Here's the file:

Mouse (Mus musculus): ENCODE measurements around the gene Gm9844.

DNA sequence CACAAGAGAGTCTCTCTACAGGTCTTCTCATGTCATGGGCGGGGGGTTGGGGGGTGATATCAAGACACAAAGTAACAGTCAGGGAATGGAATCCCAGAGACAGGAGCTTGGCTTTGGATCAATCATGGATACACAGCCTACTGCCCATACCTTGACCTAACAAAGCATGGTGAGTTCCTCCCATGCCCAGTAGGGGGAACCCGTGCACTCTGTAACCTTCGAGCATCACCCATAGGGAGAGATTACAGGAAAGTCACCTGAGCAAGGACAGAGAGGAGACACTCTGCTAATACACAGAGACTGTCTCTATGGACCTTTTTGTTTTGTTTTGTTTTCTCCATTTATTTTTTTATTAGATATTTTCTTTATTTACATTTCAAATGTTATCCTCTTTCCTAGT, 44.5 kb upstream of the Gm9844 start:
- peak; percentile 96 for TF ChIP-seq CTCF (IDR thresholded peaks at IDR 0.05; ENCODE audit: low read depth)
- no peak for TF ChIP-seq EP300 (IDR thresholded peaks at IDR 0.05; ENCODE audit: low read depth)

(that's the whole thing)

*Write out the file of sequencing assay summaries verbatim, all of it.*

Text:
Mouse (Mus musculus): ENCODE measurements around the gene Gm9844.

DNA sequence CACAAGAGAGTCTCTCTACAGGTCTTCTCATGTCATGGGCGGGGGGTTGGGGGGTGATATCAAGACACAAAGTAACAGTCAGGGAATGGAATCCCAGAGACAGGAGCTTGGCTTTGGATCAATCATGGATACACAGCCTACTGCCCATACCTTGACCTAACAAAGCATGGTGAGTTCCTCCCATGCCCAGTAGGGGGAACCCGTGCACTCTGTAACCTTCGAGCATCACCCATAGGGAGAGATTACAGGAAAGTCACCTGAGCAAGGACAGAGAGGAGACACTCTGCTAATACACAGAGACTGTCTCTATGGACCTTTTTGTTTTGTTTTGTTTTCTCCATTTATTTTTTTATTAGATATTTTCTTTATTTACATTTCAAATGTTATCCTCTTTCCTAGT, 44.5 kb upstream of the Gm9844 start:
- peak; percentile 96 for TF ChIP-seq CTCF (IDR thresholded peaks at IDR 0.05; ENCODE audit: low read depth)
- no peak for TF ChIP-seq EP300 (IDR thresholded peaks at IDR 0.05; ENCODE audit: low read depth)